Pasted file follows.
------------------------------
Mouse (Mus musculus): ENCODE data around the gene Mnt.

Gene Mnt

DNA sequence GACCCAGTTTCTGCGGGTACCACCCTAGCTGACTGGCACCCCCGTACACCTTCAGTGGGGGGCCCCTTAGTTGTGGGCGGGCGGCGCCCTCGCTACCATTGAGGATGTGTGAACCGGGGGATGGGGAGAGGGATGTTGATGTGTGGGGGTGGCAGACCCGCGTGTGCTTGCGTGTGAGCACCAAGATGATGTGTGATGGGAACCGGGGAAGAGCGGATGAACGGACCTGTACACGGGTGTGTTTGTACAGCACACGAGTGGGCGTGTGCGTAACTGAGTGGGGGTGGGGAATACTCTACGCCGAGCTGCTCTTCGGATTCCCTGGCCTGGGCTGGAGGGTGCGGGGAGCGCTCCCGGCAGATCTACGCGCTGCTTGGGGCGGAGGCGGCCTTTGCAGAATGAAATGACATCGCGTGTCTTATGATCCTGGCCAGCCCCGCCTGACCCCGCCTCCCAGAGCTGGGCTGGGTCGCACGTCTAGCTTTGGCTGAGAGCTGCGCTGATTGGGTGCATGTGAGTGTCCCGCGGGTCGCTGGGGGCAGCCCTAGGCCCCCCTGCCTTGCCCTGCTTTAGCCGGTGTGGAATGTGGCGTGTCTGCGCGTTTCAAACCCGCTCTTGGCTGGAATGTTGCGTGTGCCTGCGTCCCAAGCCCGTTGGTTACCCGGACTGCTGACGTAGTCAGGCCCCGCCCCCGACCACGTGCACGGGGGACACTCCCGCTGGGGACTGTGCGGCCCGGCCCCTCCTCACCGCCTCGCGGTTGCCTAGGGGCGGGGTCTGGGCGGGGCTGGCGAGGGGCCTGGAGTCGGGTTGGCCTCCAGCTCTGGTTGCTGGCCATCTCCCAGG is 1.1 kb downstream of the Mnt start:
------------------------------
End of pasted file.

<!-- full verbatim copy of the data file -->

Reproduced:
Mouse (Mus musculus): ENCODE data around the gene Mnt.

Gene Mnt

DNA sequence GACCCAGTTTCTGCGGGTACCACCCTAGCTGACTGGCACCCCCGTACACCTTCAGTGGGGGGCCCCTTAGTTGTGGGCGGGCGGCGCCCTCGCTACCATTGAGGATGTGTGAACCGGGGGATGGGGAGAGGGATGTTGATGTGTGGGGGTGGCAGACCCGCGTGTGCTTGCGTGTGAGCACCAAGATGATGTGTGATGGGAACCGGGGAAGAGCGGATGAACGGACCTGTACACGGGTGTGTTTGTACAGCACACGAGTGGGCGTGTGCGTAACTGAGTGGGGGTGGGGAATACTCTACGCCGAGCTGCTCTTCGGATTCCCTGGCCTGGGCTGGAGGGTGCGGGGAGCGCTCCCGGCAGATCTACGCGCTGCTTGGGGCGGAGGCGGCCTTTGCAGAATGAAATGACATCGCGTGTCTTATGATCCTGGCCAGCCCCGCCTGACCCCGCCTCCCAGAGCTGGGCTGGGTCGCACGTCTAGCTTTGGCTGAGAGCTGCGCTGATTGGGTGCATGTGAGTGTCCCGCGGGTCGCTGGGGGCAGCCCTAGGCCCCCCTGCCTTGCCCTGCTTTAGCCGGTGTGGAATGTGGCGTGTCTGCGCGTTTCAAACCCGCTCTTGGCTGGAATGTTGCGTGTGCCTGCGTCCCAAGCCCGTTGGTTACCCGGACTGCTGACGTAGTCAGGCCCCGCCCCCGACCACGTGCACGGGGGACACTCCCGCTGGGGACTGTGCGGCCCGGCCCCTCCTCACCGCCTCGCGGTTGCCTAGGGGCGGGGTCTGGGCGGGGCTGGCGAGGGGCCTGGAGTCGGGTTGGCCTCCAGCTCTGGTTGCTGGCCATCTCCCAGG is 1.1 kb downstream of the Mnt start: